Heating Water By Solar Energy – Not So Revolutionary

The sight of the early spring sun does make us all pretty joyous about the imminent arrival of summer – lots of gorgeous hot days, no need to use the gas or electric heating for several weeks now until autumn.  We can relax outside to get the benefit of the rays.  Even been known to put washing outside on really good days!  The money that is saved in not switching on heaters, druying units, tumble dryers etc., unbelievable.

This reminds me of a couple of trips to Cyprus to stay with pals.  Their villa is in a tiny village well off the beaten track.  It’s not the easiest place to get to and until only a few years ago, electricity was pretty patchy in supply.  However, my chums were able to rig up solar panels to heat their hot water supply – all rudimentary but all the village houses had means of heating their water and had been doing so for years.

Learning To Utilise Sun And Mother Nature

Recently I had the joy of some of my brood of grand children visiting.  They live quite some way away so these get togethers are not as frequent as we would all like.  What was also very good was their mum being able to stay along with them for a change instea of having to work that week.

One of the best days was spent at a local college, they had a holiday club aimed at teaching their young charges how to manage their use of electricity and utilities.  There were hands on exhibits set up with working models of everything usually found in the modern family house.  We were amazed at how much could be saved if we only thought ahead.  We had the chance to do laundry the old fashioned way with tub and washing dolly and mangles and much experimenting was enjoyed whilst we learned the most efficient ways to achieve the same ends!

Sunny Drying Instead Of Tumble Drying

There must be hundreds of times in a day when a person thinks to themselves, “I must use less power, this house is costing me a fortune”.  Then we go about looking for the little things to turn off and save a few pence here and there.  That light that burns in the day time that doesn’t really need to be on.  The washing machine on for only half a load because someone wants something in it sooner.  The tumble drier that is used for nearly all the wash loads, instead of  using the fresh air outside.  This reminds me of staying with relatives in Texas, I asked why the family did not put their washing out in all that glorious natural sunshine.  The looks on the faces of the ladies I sat with could have killed!  It is considerd highly unsociable to hang any washing outside there.  What a pity, in a country that already uses up so much of our precious resource!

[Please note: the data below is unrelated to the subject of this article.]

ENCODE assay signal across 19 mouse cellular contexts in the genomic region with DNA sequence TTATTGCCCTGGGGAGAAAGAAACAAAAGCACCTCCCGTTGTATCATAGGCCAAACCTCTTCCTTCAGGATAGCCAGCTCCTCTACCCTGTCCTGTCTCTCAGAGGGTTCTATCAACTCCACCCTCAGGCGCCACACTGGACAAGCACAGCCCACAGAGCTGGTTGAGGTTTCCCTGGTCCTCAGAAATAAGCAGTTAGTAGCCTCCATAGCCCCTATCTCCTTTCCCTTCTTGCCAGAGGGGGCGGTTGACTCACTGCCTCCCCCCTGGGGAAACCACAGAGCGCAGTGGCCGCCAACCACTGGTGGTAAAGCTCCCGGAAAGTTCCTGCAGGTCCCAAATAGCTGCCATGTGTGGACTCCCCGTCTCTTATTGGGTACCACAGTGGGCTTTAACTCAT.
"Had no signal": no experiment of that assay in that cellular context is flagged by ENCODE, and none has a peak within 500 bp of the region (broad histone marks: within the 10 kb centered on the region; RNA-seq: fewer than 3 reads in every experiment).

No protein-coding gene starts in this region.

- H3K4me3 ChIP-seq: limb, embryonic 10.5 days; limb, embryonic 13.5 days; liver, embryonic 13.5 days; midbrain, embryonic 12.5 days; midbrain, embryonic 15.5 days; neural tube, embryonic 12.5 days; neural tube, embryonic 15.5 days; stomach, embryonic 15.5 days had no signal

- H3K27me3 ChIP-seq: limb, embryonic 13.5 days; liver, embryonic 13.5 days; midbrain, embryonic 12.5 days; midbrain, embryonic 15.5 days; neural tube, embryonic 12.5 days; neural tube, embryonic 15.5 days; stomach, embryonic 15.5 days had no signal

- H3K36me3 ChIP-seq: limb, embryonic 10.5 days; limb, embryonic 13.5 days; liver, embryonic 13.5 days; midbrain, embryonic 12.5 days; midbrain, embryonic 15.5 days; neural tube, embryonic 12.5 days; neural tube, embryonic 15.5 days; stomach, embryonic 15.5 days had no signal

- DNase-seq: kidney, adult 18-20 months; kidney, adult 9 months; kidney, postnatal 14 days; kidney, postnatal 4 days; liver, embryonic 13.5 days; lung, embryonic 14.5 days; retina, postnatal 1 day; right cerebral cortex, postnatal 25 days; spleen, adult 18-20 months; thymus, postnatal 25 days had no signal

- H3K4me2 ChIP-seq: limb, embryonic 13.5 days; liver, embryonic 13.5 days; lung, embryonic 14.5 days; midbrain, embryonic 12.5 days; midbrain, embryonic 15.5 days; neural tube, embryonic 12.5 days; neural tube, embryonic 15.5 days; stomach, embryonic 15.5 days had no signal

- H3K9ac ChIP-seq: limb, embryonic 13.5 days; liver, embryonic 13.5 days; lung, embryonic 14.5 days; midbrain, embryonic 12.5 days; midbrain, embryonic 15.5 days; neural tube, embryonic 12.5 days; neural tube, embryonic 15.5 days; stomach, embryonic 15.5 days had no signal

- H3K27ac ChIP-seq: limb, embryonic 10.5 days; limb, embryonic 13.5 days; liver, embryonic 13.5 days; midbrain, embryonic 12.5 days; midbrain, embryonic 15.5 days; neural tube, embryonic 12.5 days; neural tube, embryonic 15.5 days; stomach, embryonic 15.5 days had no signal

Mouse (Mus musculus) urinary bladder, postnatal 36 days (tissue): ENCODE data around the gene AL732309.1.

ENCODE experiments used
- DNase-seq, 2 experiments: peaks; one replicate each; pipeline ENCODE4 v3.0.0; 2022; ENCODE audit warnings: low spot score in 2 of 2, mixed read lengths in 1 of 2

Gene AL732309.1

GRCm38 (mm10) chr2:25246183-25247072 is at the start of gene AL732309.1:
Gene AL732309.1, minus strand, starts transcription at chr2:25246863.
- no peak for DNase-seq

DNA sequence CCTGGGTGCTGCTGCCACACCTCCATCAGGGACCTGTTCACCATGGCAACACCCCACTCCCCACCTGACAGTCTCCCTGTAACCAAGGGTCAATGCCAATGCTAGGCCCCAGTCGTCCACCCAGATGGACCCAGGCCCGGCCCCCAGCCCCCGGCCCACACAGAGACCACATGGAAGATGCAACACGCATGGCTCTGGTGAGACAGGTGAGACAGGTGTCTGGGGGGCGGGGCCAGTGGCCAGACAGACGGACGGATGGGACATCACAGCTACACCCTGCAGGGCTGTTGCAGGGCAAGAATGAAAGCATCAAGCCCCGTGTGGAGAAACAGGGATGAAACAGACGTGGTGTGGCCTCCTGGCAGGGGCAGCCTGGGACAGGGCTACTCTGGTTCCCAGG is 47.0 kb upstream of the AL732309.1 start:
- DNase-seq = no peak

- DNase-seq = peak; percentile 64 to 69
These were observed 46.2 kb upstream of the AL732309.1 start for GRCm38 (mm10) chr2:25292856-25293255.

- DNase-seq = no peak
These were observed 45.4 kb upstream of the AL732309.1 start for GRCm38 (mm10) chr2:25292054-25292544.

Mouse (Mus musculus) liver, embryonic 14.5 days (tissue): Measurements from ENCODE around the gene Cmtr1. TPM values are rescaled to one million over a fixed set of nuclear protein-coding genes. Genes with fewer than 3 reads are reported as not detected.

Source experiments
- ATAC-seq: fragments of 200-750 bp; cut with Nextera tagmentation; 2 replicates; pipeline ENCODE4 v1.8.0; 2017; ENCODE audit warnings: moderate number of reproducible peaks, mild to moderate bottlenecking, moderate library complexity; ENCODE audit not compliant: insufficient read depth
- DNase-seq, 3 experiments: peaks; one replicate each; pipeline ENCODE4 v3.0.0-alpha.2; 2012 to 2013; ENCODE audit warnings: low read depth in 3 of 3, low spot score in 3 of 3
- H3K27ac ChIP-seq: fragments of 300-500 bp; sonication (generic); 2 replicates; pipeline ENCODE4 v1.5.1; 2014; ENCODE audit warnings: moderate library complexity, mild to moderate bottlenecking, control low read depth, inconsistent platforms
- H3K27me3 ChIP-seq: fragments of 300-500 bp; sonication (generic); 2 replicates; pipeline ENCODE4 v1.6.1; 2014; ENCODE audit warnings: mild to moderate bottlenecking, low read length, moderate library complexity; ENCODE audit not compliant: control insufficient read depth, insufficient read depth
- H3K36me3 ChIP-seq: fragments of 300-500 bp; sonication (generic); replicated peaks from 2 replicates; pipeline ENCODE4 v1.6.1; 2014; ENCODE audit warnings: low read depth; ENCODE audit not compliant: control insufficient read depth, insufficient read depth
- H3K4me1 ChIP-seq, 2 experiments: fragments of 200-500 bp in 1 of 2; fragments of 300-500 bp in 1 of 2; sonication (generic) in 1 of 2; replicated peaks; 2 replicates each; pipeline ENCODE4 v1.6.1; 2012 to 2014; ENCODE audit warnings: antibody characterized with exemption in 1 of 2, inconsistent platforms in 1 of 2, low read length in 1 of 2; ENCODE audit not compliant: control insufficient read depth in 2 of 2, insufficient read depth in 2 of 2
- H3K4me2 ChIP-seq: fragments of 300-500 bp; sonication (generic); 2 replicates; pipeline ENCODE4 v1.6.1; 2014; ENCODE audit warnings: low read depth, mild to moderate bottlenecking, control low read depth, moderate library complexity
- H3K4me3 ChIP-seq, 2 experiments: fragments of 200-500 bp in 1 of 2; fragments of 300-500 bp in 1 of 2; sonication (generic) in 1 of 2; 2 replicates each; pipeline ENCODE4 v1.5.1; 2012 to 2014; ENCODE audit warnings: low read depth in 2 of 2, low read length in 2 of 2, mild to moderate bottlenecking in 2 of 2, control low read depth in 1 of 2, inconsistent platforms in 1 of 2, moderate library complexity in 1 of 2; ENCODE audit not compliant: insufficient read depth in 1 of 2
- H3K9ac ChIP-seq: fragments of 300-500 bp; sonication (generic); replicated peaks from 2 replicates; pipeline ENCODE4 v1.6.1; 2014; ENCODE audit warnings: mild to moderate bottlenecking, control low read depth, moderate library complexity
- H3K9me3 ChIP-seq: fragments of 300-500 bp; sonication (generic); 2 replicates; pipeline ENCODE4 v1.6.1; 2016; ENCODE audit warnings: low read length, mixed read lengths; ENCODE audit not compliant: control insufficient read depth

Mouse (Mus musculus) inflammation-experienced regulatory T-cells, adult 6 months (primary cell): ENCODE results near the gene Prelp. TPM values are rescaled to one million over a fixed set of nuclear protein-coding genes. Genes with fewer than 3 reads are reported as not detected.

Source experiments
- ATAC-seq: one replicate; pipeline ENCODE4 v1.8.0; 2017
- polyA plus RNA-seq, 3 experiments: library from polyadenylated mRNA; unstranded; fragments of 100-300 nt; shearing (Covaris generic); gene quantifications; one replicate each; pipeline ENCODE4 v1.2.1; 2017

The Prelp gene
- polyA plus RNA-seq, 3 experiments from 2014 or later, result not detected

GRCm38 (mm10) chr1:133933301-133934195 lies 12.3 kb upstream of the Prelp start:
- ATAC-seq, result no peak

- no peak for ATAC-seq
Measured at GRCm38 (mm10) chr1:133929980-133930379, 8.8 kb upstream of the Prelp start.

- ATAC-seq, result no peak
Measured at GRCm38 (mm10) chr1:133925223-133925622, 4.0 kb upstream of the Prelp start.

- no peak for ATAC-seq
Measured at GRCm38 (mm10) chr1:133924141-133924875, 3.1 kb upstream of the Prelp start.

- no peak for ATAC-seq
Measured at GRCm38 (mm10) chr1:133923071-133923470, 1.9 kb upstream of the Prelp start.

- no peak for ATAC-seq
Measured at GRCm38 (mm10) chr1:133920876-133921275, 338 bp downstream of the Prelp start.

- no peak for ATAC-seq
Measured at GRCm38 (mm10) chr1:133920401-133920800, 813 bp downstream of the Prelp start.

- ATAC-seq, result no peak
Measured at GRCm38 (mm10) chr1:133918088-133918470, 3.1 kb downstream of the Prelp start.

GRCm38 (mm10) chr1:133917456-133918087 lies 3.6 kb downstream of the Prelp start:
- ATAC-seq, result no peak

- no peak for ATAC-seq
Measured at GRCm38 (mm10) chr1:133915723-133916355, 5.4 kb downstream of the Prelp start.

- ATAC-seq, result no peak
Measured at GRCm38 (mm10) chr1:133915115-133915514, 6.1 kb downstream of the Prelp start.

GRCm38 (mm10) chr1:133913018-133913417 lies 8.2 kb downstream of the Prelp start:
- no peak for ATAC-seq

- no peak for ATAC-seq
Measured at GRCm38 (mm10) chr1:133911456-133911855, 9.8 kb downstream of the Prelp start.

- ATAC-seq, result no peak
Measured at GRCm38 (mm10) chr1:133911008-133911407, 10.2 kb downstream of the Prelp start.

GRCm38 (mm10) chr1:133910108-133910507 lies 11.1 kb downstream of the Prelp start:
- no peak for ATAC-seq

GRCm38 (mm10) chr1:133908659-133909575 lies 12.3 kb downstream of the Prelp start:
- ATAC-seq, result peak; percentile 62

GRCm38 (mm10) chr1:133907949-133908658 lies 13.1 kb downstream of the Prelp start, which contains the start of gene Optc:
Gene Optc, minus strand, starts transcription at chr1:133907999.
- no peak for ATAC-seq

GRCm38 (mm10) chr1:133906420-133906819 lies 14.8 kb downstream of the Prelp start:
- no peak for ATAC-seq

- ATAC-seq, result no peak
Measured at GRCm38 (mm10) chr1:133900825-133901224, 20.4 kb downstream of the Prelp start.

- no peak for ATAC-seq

Different Ways To Use Less Electricity In The Home

 

  • Use ceiling fans instead of air conditioning or AC – probably  a good tip for the UK where it’s rarely warm enough to need AC, but if you do have it, AC uses a huge amount more electricity than simple fans!
  • Replace leaky windows – Make sure you have at least double glazed windows (you can even get triple glazed now!) to save heat in winter and keep cooler in summer
  • Insulate walls and attics – cavity wall insulation is a great idea for all homes, and the thickest attic insulation will prevent your home from losing heat
  • Check the energy rating of your appliances – all appliances for the home are rated in stars now, so check your appliances are A* rated for the best efficiency!  Important for those you use regularly like cookers, dishwashers and washing machines.

 

Different Thoughts On Fuelling Domestic Life

Nuclear: Around 20% of our electricity is generated by nuclear reactors, where uranium atoms are split to create heat (known as nuclear fission).  The nuclear power stations we have in the UK are due to be closed and several companies have plans for a new generation of reactors to be built from 2018 onwards.

Renewables: Renewable energy creation through wind farms, solar farms and wave power make up around 25% of our electricity.  The EU have set targets of around 30% of electricity to be created through renewable sources by 2020.

Import: finally, we are connected to systems in France, the Netherlands and Ireland through interconnector cables.  This allows us to import and export electricty when economical.  Around 6% electricity was imported into the UK last year.

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